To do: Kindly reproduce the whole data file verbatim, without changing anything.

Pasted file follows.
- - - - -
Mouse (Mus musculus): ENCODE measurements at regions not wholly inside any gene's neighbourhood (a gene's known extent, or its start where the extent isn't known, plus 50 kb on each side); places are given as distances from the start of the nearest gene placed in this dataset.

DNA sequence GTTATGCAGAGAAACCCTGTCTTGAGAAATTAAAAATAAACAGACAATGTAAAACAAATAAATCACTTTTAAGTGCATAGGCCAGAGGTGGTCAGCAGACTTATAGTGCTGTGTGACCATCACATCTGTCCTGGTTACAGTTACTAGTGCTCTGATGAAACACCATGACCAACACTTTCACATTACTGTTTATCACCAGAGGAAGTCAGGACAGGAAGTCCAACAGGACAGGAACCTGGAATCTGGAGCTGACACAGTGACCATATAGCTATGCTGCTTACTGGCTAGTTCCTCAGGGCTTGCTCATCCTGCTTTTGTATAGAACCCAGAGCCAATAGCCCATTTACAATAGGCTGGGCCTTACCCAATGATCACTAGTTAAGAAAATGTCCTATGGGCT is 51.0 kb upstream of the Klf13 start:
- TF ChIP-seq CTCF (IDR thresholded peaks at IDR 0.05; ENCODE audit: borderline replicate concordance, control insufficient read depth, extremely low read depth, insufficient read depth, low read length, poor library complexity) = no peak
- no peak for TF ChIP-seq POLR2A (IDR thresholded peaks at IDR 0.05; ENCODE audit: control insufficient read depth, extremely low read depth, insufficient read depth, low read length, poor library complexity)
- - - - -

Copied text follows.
Mouse (Mus musculus): ENCODE measurements at regions not wholly inside any gene's neighbourhood (a gene's known extent, or its start where the extent isn't known, plus 50 kb on each side); places are given as distances from the start of the nearest gene placed in this dataset.

DNA sequence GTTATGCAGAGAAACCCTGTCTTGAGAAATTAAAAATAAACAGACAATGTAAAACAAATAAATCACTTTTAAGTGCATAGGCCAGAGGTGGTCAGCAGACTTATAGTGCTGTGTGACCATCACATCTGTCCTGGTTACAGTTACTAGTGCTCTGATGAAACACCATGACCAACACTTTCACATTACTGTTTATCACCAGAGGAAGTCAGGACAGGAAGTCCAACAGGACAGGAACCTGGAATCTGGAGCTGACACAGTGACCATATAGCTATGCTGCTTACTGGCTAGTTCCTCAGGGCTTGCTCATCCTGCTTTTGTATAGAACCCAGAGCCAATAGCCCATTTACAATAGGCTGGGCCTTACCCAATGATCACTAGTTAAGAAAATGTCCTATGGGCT is 51.0 kb upstream of the Klf13 start:
- TF ChIP-seq CTCF (IDR thresholded peaks at IDR 0.05; ENCODE audit: borderline replicate concordance, control insufficient read depth, extremely low read depth, insufficient read depth, low read length, poor library complexity) = no peak
- no peak for TF ChIP-seq POLR2A (IDR thresholded peaks at IDR 0.05; ENCODE audit: control insufficient read depth, extremely low read depth, insufficient read depth, low read length, poor library complexity)